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Tods Shoes are an Expensive Ripoff

DSC04476You can buy Tods loafers at Neiman Marcus and Bergdorf Goodman for around $400.

 I had bought a pair a while back and thought they would last me a long time. Imagine my dismay when I went to put them on this fall and they felt mushy inside. I looked closer, they seemed to have some sort of deterioration in the sole.

 I took them to the shoe repairman – they are high-end loafers, after all and worth the cost of repair. But he examined them and then showed me by peeling back the rubber sole, the inside of the shoe support was disintegrating into sand.

 “They can’t be repaired,” he said. “Deficient materials.”

Apparently my $400 shoes had suffered irrepreable trauma from resting in my closet (which is a typical closet). The materials used to manufacture the sole of the shoe were simply falling apart. It was not due to overuse or anything else I had done to the shoe. It was faulty manufacturing.

 After spending so much on a pair of shoes, I expected the company to rectify the situation. (A pair similar to mine is on the Neiman Marcus Web site for $425.) I found a Contact Us email address on the Tods official Web site and emailed them about my problem.

 A customer service specialist emailed me back asking me for the product number and other obscure information and demanding a receipt from a Tods store and digital photos of the shoes.

 I emailed several photos of the shoes. I explained that they weren’t new, and that I didn’t have a receipt, but that I had paid full retail and expected that a premium product like my Tods loafers would be repaired or replaced if they inexplicably fell apart.

 The Tods person responded that unless the shoes were bought at a Tods store, they would not be replaced or repaired.

 I emailed back offering to send them the shoes if they had any doubt about their authenticity, and she emailed back saying that they had no doubt, they recognized the shoes in the photo, but Too Bad, since I didn’t have a receipt and hadn’t bought them at a Tods store but at a distributor (like Neiman Marcus), I was out of luck.

 I wrote saying this was a very bad policy and saying I had spent a Lot Of Money on the shoes, and the customer service person responded that lots of companies had that policy.

 I said that just because other companies had the policy didn’t mean it didn’t suck. I was pissed!

 Meanwhile, one wet and rainy day while in New York City, a friend of mine rhapsodized about her (then soggy) Born shoes, which retail around $100 or less. She said that she had had a problem where the sole of a shoe split down the middle. She sent it to Born and they replaced it immediately. They didn’t ask her for obscure product numbers and digital photos and receipts from a Born store.

 In this economy, when you’re charging premium prices, does it make sense to treat your customers badly? I don’t think so.

 No more Tods shoes for me.

Categories: General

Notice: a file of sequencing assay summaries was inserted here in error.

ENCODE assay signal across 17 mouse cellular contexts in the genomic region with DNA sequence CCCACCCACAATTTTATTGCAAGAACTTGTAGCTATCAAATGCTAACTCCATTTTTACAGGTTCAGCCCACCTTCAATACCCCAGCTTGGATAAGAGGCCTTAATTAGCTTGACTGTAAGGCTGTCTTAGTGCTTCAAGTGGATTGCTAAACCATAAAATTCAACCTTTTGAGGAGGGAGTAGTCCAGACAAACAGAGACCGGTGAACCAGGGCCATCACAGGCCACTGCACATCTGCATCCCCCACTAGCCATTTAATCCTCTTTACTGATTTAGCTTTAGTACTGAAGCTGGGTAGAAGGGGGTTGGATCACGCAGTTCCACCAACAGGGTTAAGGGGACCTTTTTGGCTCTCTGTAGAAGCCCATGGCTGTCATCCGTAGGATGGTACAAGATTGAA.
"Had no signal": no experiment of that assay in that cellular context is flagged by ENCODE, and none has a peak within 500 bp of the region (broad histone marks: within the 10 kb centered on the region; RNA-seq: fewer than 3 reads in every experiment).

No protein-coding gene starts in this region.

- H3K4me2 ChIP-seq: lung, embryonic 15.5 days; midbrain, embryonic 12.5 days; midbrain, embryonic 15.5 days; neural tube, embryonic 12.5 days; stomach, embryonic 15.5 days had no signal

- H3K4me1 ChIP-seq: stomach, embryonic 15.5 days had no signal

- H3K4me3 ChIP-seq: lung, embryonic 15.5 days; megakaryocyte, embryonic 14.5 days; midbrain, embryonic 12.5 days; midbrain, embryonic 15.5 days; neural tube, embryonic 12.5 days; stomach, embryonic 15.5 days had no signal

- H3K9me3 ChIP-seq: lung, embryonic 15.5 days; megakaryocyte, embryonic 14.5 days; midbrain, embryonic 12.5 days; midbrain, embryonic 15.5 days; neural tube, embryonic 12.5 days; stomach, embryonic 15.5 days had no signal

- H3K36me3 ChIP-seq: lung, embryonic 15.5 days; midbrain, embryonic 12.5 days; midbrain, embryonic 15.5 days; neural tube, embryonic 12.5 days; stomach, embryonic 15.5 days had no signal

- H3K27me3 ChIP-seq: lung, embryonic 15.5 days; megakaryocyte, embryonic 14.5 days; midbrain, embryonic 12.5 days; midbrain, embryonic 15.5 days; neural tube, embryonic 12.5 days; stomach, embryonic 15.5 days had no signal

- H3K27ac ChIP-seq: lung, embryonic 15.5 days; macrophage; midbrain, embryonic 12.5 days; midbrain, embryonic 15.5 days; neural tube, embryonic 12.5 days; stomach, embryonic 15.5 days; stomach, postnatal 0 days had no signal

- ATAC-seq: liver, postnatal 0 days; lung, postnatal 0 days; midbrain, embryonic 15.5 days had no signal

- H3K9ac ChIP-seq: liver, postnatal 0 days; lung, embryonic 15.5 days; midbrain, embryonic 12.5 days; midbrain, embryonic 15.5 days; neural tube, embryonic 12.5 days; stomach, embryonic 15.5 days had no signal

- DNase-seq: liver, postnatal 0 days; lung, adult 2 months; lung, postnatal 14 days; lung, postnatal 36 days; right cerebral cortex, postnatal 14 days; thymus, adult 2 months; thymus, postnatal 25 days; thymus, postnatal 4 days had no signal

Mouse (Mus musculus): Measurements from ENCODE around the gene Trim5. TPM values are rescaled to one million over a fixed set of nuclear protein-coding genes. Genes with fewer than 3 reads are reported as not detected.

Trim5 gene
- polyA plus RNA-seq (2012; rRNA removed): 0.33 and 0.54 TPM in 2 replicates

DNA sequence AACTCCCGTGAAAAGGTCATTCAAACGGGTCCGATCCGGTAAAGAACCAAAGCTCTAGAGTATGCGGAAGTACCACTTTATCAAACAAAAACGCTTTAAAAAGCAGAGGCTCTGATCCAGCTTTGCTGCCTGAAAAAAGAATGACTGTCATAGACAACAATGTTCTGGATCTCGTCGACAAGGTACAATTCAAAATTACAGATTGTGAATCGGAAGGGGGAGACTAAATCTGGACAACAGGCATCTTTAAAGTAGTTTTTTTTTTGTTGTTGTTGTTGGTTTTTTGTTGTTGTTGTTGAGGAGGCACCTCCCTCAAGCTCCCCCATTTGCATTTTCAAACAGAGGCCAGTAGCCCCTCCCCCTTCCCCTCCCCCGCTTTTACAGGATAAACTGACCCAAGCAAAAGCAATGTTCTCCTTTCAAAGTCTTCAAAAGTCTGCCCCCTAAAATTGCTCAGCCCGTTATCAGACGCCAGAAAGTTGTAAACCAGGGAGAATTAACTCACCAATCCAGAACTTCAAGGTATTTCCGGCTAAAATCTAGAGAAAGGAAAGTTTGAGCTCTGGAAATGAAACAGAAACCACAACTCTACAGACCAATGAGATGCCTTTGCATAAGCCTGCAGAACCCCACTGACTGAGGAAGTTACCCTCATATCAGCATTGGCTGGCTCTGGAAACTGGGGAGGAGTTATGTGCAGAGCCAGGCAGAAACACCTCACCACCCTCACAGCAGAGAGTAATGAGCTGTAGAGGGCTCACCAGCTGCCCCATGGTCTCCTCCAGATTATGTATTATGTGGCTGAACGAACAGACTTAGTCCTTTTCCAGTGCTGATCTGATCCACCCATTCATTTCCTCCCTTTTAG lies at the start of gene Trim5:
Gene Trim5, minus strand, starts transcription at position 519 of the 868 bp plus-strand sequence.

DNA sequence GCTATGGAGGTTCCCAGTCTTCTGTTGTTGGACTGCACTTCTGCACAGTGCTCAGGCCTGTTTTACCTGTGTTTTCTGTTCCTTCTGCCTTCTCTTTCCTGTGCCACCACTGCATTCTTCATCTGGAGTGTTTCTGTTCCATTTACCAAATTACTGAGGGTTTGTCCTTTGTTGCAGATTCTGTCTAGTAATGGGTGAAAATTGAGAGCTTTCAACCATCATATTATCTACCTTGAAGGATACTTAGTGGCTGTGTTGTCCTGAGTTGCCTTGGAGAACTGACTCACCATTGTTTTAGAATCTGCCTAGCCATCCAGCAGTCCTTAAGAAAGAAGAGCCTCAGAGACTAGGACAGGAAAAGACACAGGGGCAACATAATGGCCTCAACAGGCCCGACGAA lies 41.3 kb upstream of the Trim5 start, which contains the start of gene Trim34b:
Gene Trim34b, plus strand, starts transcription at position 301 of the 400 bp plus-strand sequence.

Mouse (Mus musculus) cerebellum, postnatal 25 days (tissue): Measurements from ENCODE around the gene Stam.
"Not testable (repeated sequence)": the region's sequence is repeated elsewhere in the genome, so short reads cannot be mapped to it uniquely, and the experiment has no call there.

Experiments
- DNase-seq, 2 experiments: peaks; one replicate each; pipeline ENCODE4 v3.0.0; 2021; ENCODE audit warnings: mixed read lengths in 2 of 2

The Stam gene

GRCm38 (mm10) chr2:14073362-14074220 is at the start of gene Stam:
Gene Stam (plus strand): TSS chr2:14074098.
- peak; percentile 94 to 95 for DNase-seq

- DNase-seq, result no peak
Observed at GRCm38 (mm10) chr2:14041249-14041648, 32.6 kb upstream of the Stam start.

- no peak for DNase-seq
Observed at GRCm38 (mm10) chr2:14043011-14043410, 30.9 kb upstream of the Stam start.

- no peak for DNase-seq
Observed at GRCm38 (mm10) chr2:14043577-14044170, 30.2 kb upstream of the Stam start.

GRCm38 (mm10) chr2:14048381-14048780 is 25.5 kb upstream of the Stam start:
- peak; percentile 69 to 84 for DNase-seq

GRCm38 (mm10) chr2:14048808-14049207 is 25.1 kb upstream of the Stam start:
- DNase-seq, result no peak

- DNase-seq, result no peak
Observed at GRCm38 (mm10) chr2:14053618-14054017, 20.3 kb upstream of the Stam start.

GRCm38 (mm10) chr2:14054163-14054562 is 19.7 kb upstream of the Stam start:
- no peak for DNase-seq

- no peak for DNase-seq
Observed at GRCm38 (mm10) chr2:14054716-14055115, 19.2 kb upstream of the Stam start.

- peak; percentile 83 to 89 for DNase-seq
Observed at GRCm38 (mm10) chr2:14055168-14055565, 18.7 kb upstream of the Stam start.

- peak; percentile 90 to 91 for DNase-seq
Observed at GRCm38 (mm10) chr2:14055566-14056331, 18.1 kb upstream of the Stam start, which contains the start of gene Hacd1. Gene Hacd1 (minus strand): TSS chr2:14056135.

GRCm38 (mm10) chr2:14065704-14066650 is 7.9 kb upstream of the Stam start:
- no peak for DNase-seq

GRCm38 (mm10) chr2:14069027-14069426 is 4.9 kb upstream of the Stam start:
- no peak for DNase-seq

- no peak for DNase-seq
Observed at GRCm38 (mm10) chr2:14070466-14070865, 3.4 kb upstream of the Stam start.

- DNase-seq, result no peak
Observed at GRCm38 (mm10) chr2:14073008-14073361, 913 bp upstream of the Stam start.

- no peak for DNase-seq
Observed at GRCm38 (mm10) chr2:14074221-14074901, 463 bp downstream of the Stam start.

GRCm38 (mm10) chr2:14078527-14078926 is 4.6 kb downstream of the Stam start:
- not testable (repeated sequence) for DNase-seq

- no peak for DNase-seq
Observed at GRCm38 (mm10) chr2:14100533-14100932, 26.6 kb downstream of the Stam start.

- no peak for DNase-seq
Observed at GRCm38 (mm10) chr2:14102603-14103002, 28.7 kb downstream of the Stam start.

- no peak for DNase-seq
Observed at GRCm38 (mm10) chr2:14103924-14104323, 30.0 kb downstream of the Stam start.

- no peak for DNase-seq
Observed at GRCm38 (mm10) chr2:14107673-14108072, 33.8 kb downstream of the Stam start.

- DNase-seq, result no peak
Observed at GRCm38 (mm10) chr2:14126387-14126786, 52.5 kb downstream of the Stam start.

3 Responses

  1. CKilbey says:

    Don’t fret… the shoes are ugly anyway!

  2. Kathryn Higgins says:

    I always love approving comments like this. I think it speaks for itself, what with the personal attacks, and is perhaps from an angry (really angry!) Tods representative. Per this comment, I guess expecting value for your dollar is some kind of weird American eccentricity.

    But I guess I would like to say that it is a “good,” a shoe, which is deficient in quality here. The customer service happens to be deficient too. Who would pay $400 for a shoe that falls apart? From a company that doesn’t care?

  3. Mahsa says:

    As someone who spent some time living, working, and studying in Milan, Italy, I feel compelled to counter your senseless and absurd rant. I’m assuming what with your Berkeley and Sarah Lawrence degrees you should be informed enough to understand that you paid for a GOOD and not a SERVICE. I have to question whether this is your first time purchasing a European, let alone Italian good. Customer service is something invented by whiny, blogging Americans with a questionable and false sense of entitlement. Are you familiar with coperta? Given your blog rant, I have to assume you do not know that in Europe it isn’t even customary to tip your servers at cafes and restaurants. You are paying for the meal, not the server’s time. So if you are in the market for the Olive Garden of shoes, may I suggest or If a $400 sunk cost has enraged you so far as to write a rant blog, maybe you’d be better served purchasing via a paypal account. Further, I find it amusing that you state that “you” can buy a pair for around $400. I’m curious what YOU paid for them. If I worked for Tods customer service I’d suspect you were trying to trade in a pair of knock-offs from DSW for the real thing or trying to milk a company with an impeccable quality record to make you feel better about something you probably could not and/or cannot afford. And by the way, as a personal and satisfied owner of Tods shoes, I also feel compelled to highlight that they were and still are intended to be driving shoes, not shoes for hiking the concrete jungle of New York City. So unless the clutch of your Ferrari causes your precious sole to become “mushy” then, and only then, would you even have a case worth wasting their time.